When I saw the Good Samaritan page in my copy of Grit, my
neighbors immediately came to mind. Barb and Ralph Klein are two of the best neighbors anyone could have. They informed us when we first moved in that there
were “rules” for being their neighbors. First, they would bring us food.
Second, if we needed someone to watch the children and didn’t ask them, they would
be offended. They water our gardens and take care of our critters when we’re
gone (the dogs, cats, horses and chickens) and go out of their way to do nice
things for our family. They firmly refuse any monetary compensation, so I try
to give them unique gifts and homemade food. They also are on permanent “free
egg” status. One of the most memorable occasions when they stepped in to help
was when my horse escaped.
It was the evening of our daughter’s parent-teacher
conference. On my way to take our children to the Kleins’ house, I noticed one
of my horses had stuck her head under the fence in search of more grass.
Intending to shoo her back in, I walked down and raised my arms. She raised her
neck ... and the fence. She then proceeded to walk straight through.
Sighing, I went to the barn to get a halter and lead rope.
She took one look and took off down the road at a dead run. She’s gorgeous when
she runs, but when it’s away from you down the road, it’s not so pretty. My
intrepid husband had made it outside by then, so I shoved the halter and rope
at him and said, “Try to keep her in sight.” He jogged away while I tromped
after her, too, trying to cut her off.
Luckily, my neighbors had seen her charge by. Barb came to
corral the children, while Ralph fired up his trusty Rhino. The last thing I
saw was Hubby climbing into the Rhino. The guys tore off in hot pursuit. I was
going back to get a bucket of oats to lure her with when I thought: What if
my other horse figures out the same thing? I shored up the fence for a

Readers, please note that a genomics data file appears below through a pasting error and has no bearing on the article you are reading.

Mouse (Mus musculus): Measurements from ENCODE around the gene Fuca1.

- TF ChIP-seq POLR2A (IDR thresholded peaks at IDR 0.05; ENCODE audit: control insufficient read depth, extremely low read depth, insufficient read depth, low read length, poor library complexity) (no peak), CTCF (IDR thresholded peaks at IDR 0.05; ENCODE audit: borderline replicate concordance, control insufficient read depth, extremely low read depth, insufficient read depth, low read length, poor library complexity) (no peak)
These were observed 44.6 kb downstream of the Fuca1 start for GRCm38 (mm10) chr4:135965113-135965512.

temporary fix. I called around to get the teacher’s number so she knew we’d be
late. Then I rearranged the gates so we could drive my errant equine (provided
we could find her) into the pen without losing the other one.
Finally, I got the oats and trudged down the road. I
couldn’t see any trace of the Rhino, and here we were, looking for a black
horse at dusk. I was calling her, rattling the bucket, and wishing I’d thought
to put on a jacket when I saw headlights weaving erratically in the field near
the next mile road. I breathed a sigh of relief. They’re herding her back.
I didn’t know it was just Ralph until my mare got close enough to hear the
oats. Hubby was nowhere in sight.
Being without a halter, I rattled the oats so she would
follow me home. Ralph provided the light in the deepening darkness. I breathed
another sigh of relief to see my husband was back and manning the gate. The
horse walked back in as if nothing had happened.
We made it to the conference finally, only an hour late.
Thanks to our neighbors, I have my horse back. People have told me she would
have come back anyway, but they didn’t see her take off like her tail was on
fire. As I was thanking them profusely, Ralph said, “Aw, heck, that’s the most
fun I’ve had all month!” You just can’t beat neighbors like that!
Share your stories of Good Samaritans, helping hands,
paying it forward, and other altruistic deeds — whether you were on the
receiving end or you remember the great feeling of doing the right thing. Email
a 300- to 500-word article to firstname.lastname@example.org and we
may publish it in a future issue of the magazine. Mail articles to The Right
Thing, Grit and CAPPER’s Editorial, 1503
S.W. 42nd St., Topeka, KS 66609.
The Good Samaritan involved in each printed article, if known, will receive a
five-year complimentary subscription.